Exposure to high concentrations of hexavalent chromium [Cr(VI)] in drinking water was associated with an increased incidence of oral tumors in F344 rats in a 2-year cancer bioassay conducted by the National Toxicology Program. These tumors primarily occurred at 180 ppm Cr(VI) and appeared to originate from the gingival mucosa surrounding the upper molar teeth. To investigate whether these tumors could have resulted from a mutagenic mode of action (MOA), a transgenic mutation assay based on OECD Test Guideline 488 was conducted in Big Blue® TgF344 rats. The mutagenic oral carcinogen 4-nitroquinoline-1-oxide (4-NQO) served as a positive control. Mutant frequency was measured in the inner gingiva with adjacent palate, and outer gingiva with adjacent buccal tissue. Exposure to 10 ppm 4-NQO in drinking water for 28 days increased mutant frequency in the cII transgene significantly, from 39.1 ± 7.5 × 10-6 to 688 ± 250 × 10-6 in the gingival/buccal region, and from 49.8 ± 17.8 × 10-6 to 1818 ± 362 × 10-6 in the gingival/palate region. Exposure to 180 ppm Cr(VI) in drinking water for 28 days did not significantly increase the mutant frequency in the gingival/buccal (44.4 ± 25.4 × 10-6 ) or the gingival/palate (57.8 ± 9.1 × 10-6 ) regions relative to controls. These data indicate that high (∼180,000 times expected human exposure), tumorigenic concentrations of Cr(VI) did not significantly increase mutations in the gingival epithelium, and suggest that Cr(VI) does not act by a mutagenic MOA in the rat oral cavity.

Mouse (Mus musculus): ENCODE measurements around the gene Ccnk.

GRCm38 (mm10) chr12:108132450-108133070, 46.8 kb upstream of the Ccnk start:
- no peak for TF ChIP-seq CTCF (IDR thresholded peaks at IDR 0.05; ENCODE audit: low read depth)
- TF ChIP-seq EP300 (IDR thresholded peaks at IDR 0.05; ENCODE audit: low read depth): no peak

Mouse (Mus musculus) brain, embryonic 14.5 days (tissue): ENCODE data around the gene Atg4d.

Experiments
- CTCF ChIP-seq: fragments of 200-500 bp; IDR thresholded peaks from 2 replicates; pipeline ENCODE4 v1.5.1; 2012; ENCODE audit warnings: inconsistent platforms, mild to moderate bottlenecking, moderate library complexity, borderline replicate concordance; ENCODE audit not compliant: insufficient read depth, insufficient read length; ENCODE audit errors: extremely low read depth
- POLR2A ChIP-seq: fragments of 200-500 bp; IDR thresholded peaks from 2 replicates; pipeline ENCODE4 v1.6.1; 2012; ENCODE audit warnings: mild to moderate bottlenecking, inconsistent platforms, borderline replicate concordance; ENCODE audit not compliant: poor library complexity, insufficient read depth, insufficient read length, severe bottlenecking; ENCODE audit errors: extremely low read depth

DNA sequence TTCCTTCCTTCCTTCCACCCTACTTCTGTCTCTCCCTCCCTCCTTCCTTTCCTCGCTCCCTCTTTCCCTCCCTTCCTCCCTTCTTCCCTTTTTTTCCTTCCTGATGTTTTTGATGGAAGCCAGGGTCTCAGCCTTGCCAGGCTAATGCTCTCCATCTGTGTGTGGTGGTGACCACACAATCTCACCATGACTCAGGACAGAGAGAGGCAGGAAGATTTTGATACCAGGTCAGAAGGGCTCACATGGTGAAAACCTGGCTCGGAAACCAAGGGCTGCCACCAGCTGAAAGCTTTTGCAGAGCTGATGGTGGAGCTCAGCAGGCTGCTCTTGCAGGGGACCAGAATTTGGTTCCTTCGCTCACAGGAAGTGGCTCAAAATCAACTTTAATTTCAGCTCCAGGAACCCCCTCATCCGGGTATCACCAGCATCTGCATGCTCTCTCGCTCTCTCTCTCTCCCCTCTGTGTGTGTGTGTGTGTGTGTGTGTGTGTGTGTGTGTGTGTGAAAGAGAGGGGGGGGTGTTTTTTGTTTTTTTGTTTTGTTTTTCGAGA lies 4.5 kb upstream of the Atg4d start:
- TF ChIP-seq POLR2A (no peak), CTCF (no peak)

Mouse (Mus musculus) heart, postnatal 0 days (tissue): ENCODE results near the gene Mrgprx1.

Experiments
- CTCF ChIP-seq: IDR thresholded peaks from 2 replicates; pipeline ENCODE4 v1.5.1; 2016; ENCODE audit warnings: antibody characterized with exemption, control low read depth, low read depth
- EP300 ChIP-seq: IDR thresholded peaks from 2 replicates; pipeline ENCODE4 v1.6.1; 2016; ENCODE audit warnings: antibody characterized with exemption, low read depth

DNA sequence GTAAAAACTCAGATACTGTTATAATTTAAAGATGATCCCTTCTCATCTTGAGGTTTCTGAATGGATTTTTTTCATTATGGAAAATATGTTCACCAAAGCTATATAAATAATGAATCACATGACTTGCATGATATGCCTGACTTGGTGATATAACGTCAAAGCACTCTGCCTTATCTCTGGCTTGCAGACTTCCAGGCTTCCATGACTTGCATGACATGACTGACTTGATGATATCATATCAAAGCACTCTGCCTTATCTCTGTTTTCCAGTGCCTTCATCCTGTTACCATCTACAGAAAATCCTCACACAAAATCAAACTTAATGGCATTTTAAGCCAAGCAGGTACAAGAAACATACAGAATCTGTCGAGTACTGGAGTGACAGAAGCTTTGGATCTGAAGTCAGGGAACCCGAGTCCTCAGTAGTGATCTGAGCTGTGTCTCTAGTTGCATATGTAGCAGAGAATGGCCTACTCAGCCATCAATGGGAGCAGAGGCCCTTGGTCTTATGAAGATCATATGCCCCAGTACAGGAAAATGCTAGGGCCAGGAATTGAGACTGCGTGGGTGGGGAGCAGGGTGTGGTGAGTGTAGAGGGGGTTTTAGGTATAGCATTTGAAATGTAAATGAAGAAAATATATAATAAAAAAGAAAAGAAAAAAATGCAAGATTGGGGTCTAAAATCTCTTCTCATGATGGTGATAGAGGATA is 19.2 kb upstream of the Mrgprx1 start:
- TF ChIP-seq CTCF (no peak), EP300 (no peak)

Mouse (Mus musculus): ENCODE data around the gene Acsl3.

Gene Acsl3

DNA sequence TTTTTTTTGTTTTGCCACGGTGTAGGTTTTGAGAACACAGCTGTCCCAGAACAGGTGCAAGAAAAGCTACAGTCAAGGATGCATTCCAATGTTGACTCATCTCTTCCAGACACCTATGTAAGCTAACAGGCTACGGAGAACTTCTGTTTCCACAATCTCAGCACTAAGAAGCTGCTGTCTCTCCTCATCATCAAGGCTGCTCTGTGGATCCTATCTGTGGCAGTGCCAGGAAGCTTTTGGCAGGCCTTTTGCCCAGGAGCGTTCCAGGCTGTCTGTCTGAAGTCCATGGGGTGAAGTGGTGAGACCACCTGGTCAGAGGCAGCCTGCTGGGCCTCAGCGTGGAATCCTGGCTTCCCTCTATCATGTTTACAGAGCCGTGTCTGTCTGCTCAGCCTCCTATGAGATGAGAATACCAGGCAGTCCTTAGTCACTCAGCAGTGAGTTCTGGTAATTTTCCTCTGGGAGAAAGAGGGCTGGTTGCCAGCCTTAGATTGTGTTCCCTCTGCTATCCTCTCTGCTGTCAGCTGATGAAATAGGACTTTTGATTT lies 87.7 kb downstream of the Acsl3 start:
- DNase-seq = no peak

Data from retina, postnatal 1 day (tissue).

Ulrike Schuhmacher-Wolz, Hermann H. Dieter, Dominik Klein, Klaus Schneider. Oral exposure to inorganic arsenic: evaluation of its carcinogenic and non-carcinogenic effects. Critical Reviews in Toxicology. Apr2009, Vol. 39 Issue 4, p271-298.